Self-sabotage: Why Some People Can't Handle
ScienceDaily (Nov. 26, 2007) — New
research shows that how people view their abilities in the workplace impacts
how they respond to success. Dr. Jason Plaks, a social psychologist at the
University of Toronto and Kristin Stecher, a research scientist at the
University of Washington, found that those who thought of their capabilities
as fixed were more likely to become anxious and disoriented when faced with
dramatic success, causing their subsequent performance to plummet, compared to
those who thought of their abilities as changeable.
"People are driven to feel that they can predict and control their
outcomes. So when their performance turns out to violate their predictions, this
can be unnerving -- even if the outcome is, objectively speaking, good
news," says Plaks. He points out that the notion that people often
sacrifice their success in the name of greater certainty has some intuitive
appeal but it has never been put to a rigorous test.
In one representative study, Plaks and Stecher used a questionnaire to
classify participants into those who endorsed a fixed view of intelligence and
those who endorsed a malleable view. Then participants took three versions of
what was purported to be an intelligence test. After the first test, all
participants were given a lesson on how to improve their score. After the second
test, participants were randomly assigned to be told that their performance had
improved, stayed constant, or declined.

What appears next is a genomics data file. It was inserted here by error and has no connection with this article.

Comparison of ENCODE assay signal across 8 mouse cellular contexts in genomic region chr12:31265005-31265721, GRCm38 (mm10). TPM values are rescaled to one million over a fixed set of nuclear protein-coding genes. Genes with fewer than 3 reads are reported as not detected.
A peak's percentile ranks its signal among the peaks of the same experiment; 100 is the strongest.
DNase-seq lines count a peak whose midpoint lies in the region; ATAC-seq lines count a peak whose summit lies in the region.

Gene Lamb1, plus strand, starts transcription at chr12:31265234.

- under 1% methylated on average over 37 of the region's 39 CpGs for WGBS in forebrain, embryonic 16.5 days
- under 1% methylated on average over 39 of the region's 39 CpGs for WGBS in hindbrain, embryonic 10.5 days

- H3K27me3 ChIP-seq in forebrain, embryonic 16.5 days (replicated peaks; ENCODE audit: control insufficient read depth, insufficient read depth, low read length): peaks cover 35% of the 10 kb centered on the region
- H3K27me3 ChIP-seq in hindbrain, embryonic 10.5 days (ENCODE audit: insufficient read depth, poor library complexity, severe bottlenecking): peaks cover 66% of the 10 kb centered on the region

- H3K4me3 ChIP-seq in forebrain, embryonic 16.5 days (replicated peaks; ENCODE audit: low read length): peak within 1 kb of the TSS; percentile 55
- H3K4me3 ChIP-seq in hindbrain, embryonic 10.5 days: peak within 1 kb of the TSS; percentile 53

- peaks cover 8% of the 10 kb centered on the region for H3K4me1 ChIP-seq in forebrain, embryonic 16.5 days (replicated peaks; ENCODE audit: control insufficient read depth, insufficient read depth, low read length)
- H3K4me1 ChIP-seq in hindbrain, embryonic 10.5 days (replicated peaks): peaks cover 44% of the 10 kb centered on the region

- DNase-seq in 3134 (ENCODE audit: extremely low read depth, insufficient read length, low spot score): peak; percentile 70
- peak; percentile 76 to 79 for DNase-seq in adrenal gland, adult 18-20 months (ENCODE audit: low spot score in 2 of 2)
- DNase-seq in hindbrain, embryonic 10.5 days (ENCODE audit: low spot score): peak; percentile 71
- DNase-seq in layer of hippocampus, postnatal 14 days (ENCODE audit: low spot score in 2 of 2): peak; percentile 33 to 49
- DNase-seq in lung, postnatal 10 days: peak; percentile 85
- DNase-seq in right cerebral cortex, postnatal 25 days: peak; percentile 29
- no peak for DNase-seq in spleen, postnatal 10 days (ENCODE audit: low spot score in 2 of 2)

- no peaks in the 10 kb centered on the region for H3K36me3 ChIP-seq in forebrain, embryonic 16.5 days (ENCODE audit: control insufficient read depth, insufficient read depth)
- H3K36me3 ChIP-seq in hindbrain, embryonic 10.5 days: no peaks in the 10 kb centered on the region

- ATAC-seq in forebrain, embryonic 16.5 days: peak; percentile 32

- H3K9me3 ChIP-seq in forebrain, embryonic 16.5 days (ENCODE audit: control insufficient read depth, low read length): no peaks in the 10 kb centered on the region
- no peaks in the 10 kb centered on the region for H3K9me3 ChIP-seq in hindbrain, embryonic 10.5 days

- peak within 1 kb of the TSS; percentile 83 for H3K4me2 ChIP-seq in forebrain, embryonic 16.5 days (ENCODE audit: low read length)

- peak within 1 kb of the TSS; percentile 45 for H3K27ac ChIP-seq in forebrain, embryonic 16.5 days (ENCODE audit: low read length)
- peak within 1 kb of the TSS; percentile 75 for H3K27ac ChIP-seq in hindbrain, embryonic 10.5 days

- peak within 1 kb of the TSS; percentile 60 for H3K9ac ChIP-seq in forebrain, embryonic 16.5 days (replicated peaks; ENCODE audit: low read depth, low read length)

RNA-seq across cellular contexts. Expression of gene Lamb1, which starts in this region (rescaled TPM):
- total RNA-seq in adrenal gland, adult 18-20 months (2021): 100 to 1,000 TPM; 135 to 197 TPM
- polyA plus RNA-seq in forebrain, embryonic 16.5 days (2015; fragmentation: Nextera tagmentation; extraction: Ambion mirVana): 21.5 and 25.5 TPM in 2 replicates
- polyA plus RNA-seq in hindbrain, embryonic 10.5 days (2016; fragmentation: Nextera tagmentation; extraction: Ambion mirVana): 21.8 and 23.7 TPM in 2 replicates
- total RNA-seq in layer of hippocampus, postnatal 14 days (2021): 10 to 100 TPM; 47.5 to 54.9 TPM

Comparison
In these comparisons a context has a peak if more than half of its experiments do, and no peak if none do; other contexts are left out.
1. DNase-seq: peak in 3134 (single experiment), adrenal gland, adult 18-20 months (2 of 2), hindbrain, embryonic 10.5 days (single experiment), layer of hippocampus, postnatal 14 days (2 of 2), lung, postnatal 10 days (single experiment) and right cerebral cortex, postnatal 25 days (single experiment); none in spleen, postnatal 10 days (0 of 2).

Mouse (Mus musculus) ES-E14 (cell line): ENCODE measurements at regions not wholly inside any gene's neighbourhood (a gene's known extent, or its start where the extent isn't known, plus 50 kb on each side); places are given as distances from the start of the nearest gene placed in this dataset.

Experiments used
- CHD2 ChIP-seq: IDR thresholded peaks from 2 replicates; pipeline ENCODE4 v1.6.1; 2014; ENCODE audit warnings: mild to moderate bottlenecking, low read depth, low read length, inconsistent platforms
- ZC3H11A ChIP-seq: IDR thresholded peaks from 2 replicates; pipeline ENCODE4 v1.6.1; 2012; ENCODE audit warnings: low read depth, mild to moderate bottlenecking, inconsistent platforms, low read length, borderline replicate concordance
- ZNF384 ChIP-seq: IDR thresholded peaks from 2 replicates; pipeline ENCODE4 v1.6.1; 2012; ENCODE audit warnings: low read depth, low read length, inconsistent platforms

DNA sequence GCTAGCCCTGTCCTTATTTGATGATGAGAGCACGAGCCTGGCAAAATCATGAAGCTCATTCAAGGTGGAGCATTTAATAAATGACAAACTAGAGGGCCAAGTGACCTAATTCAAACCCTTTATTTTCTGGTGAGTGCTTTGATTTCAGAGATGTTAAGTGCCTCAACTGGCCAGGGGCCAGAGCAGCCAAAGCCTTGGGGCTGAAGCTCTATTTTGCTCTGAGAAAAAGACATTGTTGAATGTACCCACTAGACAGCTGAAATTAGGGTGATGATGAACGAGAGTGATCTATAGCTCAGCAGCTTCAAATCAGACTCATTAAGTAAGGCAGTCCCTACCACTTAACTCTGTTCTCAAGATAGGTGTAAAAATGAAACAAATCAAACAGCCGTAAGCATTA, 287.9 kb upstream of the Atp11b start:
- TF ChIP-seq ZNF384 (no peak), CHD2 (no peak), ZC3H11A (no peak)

Among those who believed they had improved, those with the fixed view became
more anxious and performed worse on the third test than those with the malleable
view. However, among participants who believed that their performance had failed
to improve, it was the malleable view participants who grew anxious and
underperformed compared to their fixed view counterparts.
Plaks notes that if people gain an understanding of how they view their
abilities, as fixed or changeable, then they can be aware of the advantages and
pitfalls of both perspectives. This in turn may better equip them to adopt
alternative theories to explain life's ups and downs. "Both approaches are
highly intuitive and that makes them relatively easy to teach," says Plaks.
"If we can get people to change their underlying assumptions about their
abilities then they may improve their performance and that is positive news for
those charged with the task of getting people to reach their full
The study findings were published in the October issue of the Journal of
Personality and Social Psychology.
Adapted from materials provided by University
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